Former Facebook employee-turned-whistleblower France Haugen gave evidence to British MPs this week after copying thousands of pages of internal research documents
The five Facebook emojis of ‘love,’ ‘haha,’ ‘wow,’ ‘sad’ and ‘angry’ were launched five years ago to give users an alternative way to react to content aside from the normal ‘like’
The firm’s algorithm, which decides what people see on a newsfeed, was allegedly programmed to use the reaction emoji as a sign to push more provocative content.
The five emojis of ‘love,’ ‘haha,’ ‘wow,’ ‘sad’ and ‘angry’ were launched five years ago to give users an alternative way to react to content aside from the traditional ‘like’.
But a ranking algorithm meant emoji reactions were treated as five times more valuable than ‘likes’, according to internal papers revealed by the Washington Post.
This idea behind this was that high numbers of reaction emojis on posts were keeping users more engaged – a crucial element to Facebook’s business model.
However, the company’s own researchers and scientists found that posts prompting angry reactions were far more likely to include misinformation and low-quality news.
One staffer allegedly wrote that favouring ‘controversial’ posts such as those making people angry could open ‘the door to more spam/abuse/clickbait inadvertently’.
Another is said to have replied: ‘It’s possible’. In 2019, its data scientists confirmed the link between posts sparking the angry emoji and toxicity on its platform.
This means Facebook stands accused of promoting the worst parts of its site for three years – making it more prominent and seeing it reach a much bigger audience.
It would have also had a negative effect on the work of its content moderators who were trying to reduce the amount of toxic and harmful posts being seen by users.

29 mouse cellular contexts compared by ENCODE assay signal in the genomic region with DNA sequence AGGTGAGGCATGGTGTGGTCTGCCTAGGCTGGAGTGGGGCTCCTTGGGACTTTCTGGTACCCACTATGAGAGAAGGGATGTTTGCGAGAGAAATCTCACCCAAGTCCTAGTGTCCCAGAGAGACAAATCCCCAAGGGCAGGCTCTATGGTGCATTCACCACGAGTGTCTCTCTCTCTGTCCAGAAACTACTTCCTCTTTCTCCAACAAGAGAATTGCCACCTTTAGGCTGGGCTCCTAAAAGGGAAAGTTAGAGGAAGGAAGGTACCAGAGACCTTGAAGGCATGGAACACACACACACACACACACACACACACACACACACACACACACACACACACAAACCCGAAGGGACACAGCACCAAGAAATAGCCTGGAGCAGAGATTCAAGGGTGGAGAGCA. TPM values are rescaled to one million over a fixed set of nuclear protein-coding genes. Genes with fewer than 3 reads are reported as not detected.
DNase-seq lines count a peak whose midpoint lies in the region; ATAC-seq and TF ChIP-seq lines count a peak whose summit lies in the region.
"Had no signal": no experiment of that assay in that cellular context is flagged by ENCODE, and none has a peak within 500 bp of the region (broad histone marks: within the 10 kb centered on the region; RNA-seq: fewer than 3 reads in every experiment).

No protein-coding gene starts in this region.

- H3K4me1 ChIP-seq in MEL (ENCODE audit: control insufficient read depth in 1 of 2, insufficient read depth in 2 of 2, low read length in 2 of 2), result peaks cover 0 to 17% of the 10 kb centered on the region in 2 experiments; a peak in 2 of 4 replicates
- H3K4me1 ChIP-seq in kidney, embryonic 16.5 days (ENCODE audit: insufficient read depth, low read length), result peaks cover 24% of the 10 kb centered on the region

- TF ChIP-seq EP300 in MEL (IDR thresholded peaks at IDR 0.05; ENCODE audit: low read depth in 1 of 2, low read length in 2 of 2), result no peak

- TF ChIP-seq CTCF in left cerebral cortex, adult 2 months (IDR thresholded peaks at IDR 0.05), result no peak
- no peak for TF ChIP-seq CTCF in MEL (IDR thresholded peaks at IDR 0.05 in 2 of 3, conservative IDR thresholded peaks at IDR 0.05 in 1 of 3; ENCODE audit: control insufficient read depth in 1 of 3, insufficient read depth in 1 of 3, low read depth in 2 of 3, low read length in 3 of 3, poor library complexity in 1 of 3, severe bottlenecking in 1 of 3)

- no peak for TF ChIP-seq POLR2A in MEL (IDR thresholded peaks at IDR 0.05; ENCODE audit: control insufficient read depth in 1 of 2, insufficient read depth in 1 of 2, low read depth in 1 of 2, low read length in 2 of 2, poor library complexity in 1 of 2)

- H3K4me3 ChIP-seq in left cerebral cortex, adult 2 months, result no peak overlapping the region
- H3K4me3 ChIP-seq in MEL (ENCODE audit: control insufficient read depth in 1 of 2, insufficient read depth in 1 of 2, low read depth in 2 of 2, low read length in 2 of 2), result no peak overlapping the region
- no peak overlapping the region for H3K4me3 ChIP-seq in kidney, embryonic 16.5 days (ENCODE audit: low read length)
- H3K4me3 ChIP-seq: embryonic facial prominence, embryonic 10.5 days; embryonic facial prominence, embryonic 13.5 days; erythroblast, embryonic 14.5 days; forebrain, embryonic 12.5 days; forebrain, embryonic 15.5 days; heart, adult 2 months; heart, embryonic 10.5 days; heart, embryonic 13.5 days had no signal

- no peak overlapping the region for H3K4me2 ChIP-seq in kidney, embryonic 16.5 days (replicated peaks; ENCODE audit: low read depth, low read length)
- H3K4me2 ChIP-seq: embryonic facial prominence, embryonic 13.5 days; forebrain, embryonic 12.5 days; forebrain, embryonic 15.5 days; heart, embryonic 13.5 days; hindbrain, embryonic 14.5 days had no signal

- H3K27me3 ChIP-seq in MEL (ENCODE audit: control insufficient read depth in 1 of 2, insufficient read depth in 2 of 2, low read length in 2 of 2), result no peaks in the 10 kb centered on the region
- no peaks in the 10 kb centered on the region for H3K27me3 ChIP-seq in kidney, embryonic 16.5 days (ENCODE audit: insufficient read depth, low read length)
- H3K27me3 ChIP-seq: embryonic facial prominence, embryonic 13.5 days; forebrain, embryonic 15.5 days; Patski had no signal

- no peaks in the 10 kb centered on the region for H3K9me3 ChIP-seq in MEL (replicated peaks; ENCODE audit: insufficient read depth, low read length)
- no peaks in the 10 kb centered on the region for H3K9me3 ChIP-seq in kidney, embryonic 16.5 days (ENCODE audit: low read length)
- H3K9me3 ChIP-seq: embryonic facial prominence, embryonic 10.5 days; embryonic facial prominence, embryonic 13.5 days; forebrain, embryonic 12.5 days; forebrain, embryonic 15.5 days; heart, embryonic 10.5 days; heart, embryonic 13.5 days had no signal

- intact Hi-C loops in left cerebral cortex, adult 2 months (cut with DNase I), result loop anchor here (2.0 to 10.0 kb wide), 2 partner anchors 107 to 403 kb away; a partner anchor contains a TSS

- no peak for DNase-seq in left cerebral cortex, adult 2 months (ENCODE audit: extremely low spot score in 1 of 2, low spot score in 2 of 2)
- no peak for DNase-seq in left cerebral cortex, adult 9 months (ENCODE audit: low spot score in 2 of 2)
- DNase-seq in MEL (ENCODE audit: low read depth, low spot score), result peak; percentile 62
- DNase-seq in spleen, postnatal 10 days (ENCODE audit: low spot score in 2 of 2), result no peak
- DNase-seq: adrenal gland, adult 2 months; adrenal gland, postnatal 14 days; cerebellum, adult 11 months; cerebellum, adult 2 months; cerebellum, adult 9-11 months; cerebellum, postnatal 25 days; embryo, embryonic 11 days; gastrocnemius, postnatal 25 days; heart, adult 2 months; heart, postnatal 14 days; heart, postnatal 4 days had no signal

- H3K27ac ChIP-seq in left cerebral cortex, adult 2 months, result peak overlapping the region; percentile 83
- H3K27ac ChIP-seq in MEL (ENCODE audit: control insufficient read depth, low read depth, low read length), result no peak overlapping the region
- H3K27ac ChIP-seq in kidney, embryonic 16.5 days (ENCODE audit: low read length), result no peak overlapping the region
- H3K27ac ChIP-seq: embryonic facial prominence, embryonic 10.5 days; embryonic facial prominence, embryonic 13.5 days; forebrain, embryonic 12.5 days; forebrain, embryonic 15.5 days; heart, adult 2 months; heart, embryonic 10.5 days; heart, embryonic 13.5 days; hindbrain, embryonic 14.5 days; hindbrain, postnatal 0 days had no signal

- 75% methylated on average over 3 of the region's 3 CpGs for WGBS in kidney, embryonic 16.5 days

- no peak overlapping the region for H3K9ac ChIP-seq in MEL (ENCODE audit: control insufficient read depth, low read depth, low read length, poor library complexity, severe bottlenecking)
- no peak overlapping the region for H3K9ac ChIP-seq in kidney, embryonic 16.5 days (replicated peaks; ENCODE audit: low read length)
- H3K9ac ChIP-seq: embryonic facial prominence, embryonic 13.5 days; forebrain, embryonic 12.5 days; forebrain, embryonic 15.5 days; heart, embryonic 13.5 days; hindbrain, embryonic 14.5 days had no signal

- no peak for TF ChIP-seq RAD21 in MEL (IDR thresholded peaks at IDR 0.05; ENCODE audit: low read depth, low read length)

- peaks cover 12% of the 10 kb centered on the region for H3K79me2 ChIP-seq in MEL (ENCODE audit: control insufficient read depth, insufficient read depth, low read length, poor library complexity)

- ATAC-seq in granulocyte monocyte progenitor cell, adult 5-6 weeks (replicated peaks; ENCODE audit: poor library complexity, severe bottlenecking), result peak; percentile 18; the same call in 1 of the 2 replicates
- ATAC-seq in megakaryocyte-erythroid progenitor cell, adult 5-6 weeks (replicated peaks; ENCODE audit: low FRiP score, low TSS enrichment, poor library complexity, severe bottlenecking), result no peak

The discussions between staff were revealed in papers given to the Securities and Exchange Commission and provided to Congress by the lawyers of Haugen.
The whistleblower was in this week and said that Facebook was ‘unquestionably’ making online hate worse because it is programmed to prioritise extreme content.
She told MPs and peers that bosses at the firm were guilty of ‘negligence’ in not accepting how the workings of their algorithm were damaging society.
The American data scientist claimed the tech giant was ‘subsidizing hate’ because its business model made it cheaper to run angry and divisive adverts.
She said there was ‘no doubt’ the platform’s systems would drive more violent events because its most extreme content is targeted at the most impressionable people.
Haugen also issued a stark warning to parents that Instagram, owned by Facebook, may never be safe for children as its own research found it turned them into addicts.
She also told the joint committee on the draft Online Safety Bill that it was a ‘critical moment for the UK to stand up’ and improve social media.
The Bill will impose a duty of care on social media companies to protect users from harmful content and give watchdog Ofcom the power to fine them up to 10 per cent of their global turnover.
Facebook is currently battling a crisis after Haugen, a former product manager at the firm, leaked thousands of internal documents that revealed its inner workings.
Its founder Mark Zuckerberg has previously rejected her claims, saying her attacks on the company were ‘misrepresenting’ the work it does.